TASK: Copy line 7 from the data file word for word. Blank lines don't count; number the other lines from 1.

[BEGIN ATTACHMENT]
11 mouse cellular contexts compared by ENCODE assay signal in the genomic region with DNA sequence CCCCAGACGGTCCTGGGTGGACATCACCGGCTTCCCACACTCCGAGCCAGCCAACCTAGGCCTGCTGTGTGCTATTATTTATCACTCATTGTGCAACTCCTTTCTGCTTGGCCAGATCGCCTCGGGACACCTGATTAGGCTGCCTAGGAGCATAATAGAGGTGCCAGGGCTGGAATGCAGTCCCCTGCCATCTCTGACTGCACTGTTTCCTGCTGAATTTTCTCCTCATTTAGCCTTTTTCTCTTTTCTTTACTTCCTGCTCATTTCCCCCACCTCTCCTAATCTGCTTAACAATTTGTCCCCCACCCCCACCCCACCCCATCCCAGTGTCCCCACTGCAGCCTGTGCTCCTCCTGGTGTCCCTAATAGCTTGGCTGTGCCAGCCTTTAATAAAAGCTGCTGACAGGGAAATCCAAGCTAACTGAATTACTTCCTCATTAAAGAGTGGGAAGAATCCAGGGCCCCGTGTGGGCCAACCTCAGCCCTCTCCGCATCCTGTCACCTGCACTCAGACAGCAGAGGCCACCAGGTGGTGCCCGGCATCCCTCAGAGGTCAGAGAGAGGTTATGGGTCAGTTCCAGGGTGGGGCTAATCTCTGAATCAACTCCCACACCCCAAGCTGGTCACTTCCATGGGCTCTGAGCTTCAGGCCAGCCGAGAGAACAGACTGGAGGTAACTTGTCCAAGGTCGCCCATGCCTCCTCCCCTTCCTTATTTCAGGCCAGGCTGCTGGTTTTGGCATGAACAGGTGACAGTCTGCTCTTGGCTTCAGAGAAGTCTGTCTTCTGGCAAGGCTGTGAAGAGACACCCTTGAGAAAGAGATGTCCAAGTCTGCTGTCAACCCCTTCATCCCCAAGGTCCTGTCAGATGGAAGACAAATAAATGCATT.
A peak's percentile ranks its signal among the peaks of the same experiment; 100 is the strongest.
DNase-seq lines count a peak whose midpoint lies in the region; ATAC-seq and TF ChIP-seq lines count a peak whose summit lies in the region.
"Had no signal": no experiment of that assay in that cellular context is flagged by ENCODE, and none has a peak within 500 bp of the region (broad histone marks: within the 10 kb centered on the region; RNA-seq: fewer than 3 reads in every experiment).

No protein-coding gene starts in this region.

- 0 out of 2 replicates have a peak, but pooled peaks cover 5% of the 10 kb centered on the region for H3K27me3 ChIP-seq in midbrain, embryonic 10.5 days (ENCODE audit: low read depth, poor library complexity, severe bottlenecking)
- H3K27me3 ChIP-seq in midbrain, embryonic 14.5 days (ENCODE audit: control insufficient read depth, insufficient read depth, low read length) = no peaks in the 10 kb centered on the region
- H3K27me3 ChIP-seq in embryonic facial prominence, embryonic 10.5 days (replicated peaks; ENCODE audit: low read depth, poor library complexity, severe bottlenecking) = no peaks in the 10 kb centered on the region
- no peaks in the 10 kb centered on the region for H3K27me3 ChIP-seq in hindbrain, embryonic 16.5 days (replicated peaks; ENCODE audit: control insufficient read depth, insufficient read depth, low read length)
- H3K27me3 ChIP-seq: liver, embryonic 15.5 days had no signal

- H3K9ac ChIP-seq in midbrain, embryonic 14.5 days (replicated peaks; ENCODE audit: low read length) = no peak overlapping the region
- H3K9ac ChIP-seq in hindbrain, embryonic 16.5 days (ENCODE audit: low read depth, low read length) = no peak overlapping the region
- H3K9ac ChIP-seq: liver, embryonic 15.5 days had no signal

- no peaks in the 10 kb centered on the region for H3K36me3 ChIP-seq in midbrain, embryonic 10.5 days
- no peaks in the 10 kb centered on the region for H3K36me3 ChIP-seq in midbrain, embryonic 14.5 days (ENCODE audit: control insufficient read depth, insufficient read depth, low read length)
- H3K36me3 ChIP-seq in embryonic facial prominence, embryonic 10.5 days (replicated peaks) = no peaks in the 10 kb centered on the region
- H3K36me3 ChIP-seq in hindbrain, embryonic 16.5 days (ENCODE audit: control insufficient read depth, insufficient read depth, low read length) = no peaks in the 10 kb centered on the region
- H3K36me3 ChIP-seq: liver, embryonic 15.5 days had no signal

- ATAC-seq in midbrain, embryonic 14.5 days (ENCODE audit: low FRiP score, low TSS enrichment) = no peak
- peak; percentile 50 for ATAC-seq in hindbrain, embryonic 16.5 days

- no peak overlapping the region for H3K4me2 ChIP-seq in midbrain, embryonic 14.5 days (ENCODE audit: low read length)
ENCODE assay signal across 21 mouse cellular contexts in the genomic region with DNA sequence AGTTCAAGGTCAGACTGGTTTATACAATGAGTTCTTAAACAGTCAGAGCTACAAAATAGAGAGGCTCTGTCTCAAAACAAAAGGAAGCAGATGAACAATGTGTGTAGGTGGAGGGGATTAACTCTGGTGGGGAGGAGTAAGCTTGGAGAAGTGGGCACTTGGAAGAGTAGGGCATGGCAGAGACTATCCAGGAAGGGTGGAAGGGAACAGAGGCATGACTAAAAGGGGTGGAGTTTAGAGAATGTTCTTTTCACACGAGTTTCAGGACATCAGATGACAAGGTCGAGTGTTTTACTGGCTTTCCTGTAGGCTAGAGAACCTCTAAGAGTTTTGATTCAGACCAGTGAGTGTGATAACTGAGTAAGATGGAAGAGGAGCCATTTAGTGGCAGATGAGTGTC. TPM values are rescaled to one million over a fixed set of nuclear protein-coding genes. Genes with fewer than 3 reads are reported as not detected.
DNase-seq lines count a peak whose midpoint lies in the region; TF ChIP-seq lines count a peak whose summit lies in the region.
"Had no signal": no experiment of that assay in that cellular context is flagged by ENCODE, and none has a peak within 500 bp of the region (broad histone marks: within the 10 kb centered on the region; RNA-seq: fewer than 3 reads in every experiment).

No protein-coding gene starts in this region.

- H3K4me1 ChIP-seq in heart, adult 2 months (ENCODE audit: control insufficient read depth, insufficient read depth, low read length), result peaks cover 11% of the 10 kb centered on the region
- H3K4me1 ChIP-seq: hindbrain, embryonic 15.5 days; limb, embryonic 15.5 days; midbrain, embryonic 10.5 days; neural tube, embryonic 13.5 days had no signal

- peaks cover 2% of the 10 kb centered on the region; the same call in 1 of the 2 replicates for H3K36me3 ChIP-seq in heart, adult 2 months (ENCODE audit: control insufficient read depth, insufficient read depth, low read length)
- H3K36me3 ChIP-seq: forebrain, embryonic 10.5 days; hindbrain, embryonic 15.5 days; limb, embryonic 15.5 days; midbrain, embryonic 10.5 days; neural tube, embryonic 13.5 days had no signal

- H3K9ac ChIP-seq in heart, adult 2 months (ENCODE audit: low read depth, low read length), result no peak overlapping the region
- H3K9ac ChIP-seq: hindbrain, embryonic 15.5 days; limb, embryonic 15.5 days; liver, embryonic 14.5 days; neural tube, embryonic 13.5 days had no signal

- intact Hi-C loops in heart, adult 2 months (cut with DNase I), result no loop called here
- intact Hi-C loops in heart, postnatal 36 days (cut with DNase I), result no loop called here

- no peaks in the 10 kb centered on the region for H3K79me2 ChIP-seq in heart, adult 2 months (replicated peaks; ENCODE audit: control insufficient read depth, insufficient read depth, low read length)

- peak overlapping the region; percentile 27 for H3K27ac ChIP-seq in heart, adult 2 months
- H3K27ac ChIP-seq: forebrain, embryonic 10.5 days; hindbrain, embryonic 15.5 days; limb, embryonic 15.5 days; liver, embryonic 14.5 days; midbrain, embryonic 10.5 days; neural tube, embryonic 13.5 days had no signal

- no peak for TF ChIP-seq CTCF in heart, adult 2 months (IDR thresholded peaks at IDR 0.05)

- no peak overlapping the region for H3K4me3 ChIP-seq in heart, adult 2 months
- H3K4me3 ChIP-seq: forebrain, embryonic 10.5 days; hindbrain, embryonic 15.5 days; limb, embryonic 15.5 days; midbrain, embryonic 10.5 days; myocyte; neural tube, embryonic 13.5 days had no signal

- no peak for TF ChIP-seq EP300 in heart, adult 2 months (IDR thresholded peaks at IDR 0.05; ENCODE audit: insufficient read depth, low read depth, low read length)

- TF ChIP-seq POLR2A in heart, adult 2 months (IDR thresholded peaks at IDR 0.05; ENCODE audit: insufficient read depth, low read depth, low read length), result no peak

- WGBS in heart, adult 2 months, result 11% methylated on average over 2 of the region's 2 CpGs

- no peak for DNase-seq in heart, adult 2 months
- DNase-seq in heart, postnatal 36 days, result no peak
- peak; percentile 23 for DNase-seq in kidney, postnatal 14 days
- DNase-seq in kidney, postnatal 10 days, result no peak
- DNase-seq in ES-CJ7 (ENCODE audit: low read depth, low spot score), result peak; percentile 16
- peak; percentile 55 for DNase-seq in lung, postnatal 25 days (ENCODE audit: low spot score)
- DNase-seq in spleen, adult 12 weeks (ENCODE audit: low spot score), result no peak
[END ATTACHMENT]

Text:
- H3K27me3 ChIP-seq in midbrain, embryonic 14.5 days (ENCODE audit: control insufficient read depth, insufficient read depth, low read length) = no peaks in the 10 kb centered on the region